Supernatural Power! – Part 2
“‘But you will receive power when the Holy Spirit comes on you; and you will be my witnesses in Jerusalem, and in all Judea and Samaria, and to the ends of the earth.’” (Acts 1:8 NIV)
Now a lot of us type A personalities don’t want to hear the instruction “Wait.” We are eager to get going. But we will accomplish far more if we spend time waiting for the power of the Spirit. The work of the church needs not just the correct message concerning Jesus but also the power that Jesus promised his followers.
Notice that Jesus did not say to wait for any certain manifestation: the flickering flames, the rushing wind, or the speaking in tongues. He pointed them to their need of receiving spiritual power. The thrust in the New Testament was always toward the power itself rather than any particular manifestations that came alongside the power. Today I am afraid that this priority sequence is reversed in some circles. People are fascinated with visible manifestations rather than real power from the Spirit to do God’s work. What the New Testament believers wanted most was to receive special ability from God, and any manifestations were unexpected side issues.
The disciples didn’t get it at first; you can tell by the prophecy question they asked: “Lord, are you at this time going to restore the kingdom to Israel?” (v.6). Their curiosity sounds like modern times, doesn’t it, with all sorts of books and conferences on the end times but little attention given to our more pressing problems. Jesus flatly told them, “It is not for you to know the times or dates the Father has set by his own authority” (v.7). He told them to get used to vagueness on these matters. The church’s great task is not to clarify what the “mark of the Beast” is, or who the “bear of the North” is, or whether the Jerusalem temple will ever be rebuilt.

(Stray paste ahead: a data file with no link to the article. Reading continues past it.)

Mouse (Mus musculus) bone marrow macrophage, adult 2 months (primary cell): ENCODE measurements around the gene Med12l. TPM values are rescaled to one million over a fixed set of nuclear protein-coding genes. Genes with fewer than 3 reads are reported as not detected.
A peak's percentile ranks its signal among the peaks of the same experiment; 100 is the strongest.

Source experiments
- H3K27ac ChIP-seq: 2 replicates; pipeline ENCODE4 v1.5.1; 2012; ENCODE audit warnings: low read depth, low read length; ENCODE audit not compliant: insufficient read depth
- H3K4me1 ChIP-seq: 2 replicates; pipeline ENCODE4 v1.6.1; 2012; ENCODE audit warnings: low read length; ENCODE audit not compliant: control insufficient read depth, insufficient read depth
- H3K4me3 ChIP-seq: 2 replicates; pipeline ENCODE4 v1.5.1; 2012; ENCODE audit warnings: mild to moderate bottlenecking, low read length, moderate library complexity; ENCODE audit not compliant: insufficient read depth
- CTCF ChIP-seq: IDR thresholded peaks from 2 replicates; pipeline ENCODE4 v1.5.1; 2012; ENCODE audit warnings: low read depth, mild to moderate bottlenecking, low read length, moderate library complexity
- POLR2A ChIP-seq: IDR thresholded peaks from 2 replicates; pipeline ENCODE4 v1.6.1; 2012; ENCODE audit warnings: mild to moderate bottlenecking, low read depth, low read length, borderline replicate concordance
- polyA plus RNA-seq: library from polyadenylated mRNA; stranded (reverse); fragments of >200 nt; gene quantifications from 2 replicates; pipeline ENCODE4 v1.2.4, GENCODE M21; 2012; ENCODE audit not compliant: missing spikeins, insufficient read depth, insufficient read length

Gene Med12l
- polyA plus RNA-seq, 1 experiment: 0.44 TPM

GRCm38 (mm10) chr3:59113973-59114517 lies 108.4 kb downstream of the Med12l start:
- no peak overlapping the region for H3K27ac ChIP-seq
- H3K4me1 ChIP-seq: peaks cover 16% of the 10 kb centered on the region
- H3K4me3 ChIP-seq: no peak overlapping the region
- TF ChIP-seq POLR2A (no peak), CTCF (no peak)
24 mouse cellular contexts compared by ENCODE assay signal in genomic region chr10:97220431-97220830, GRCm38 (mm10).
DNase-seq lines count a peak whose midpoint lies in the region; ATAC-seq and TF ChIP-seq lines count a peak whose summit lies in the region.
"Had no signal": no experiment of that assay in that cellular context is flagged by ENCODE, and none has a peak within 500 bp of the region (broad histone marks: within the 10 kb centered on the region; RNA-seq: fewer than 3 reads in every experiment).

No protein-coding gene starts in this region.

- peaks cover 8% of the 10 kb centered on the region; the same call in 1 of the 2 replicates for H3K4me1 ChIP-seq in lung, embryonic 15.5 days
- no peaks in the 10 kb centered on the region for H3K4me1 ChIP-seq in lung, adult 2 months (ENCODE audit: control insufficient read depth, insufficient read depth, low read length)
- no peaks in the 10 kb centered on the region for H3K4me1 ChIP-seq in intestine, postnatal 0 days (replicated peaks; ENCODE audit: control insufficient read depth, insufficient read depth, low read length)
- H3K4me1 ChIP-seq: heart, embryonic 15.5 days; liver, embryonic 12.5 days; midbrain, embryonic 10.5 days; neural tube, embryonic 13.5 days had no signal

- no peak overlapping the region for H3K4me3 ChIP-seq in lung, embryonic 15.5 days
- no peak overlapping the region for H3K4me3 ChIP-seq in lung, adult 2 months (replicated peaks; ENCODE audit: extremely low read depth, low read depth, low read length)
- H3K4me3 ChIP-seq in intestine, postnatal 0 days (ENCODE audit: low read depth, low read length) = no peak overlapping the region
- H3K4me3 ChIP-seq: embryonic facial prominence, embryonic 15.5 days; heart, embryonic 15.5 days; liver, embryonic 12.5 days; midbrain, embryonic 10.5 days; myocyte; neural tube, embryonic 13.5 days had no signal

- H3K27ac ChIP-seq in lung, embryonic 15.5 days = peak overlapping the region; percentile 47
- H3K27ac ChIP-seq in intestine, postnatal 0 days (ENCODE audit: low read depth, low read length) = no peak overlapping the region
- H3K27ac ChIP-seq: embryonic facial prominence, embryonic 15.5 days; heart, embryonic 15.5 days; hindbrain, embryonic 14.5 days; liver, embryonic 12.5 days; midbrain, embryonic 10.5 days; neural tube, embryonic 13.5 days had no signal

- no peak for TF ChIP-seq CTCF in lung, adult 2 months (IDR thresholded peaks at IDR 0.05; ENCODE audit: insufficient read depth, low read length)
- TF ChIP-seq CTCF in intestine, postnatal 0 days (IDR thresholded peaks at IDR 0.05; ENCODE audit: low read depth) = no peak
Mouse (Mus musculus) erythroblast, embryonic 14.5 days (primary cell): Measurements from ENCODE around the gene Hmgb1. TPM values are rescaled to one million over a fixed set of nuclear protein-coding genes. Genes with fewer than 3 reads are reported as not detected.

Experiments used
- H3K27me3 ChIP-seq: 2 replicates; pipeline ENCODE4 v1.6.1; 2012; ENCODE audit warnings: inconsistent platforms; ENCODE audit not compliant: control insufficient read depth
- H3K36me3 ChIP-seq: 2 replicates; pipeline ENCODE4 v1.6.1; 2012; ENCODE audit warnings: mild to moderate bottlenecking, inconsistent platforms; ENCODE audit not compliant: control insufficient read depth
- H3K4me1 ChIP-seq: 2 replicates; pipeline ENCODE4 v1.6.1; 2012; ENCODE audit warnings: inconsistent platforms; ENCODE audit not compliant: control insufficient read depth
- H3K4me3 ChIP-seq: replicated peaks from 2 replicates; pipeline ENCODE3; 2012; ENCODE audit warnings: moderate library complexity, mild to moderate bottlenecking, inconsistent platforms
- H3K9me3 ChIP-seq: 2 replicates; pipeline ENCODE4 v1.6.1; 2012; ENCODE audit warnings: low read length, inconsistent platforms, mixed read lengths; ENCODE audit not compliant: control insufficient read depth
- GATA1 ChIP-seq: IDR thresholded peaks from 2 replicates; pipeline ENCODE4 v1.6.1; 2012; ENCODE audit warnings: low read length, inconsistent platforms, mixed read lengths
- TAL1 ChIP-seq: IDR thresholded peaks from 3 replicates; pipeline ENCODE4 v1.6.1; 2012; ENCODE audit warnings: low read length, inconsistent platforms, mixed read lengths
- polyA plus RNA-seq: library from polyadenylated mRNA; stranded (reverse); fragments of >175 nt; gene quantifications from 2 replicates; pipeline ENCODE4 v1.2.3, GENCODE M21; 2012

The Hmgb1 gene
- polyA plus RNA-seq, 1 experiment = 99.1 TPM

Instead, Jesus gave the disciples a divine promise that has never been rescinded: “You will receive power when the Holy Spirit comes on you; and you will be my witnesses” (v.8). In other words, the Great Commission of evangelism is the great work of the Church—and it will be done only in the power of the Holy Spirit.
What follows after the Ascension, as you know, is that the disciples returned to Jerusalem and began an extended prayer meeting. That was the setting in which the church was born. They patiently waited before God for the power to come upon them and lift them above themselves.
Peter would no longer be Peter the failure; he would be Peter the mighty preacher. He would be transformed, not by learning something new from Scripture, but by experiencing a new dimension of God’s Spirit. It would not be mere emotionalism, fanaticism, or psyching himself up to face the challenges ahead. It would be the reality of God supernaturally empowering his servant to accomplish his assigned task.
-Pastor Cymbala (excerpted from Fresh Power)
Read Acts 1:6-9.